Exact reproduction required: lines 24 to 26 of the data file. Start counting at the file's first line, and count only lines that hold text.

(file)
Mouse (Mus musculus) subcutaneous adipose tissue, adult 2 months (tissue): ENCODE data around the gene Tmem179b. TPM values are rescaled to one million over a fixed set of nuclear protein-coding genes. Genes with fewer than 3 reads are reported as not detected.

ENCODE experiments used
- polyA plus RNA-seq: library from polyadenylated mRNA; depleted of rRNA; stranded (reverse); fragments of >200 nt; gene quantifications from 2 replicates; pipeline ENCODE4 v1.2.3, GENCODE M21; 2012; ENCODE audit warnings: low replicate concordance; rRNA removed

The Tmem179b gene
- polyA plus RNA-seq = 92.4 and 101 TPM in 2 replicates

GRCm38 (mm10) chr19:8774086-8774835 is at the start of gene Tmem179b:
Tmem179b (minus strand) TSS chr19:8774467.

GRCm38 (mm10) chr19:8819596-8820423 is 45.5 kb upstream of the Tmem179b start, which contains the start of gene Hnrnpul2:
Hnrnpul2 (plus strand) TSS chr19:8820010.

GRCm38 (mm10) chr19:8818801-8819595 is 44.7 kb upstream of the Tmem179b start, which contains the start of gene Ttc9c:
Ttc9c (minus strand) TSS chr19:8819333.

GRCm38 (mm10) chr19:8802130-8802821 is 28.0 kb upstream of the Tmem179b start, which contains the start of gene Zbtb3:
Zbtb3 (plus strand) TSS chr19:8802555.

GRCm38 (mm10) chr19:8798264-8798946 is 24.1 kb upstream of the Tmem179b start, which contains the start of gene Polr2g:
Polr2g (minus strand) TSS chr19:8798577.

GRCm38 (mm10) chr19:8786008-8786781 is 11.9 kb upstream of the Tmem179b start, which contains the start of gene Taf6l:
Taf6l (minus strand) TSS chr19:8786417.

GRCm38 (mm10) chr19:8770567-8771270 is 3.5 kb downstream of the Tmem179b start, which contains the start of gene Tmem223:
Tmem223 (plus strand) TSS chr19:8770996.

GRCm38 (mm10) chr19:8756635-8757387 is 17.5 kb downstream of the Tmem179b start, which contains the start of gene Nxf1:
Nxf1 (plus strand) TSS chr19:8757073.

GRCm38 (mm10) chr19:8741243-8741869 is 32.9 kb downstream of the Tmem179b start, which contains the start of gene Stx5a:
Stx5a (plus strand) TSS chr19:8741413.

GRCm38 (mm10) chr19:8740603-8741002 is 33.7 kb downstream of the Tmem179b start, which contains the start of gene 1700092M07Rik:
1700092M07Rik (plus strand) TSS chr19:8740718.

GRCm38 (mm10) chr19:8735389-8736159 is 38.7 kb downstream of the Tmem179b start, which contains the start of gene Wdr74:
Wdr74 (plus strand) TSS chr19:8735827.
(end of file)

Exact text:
GRCm38 (mm10) chr19:8740603-8741002 is 33.7 kb downstream of the Tmem179b start, which contains the start of gene 1700092M07Rik:
1700092M07Rik (plus strand) TSS chr19:8740718.

GRCm38 (mm10) chr19:8735389-8736159 is 38.7 kb downstream of the Tmem179b start, which contains the start of gene Wdr74: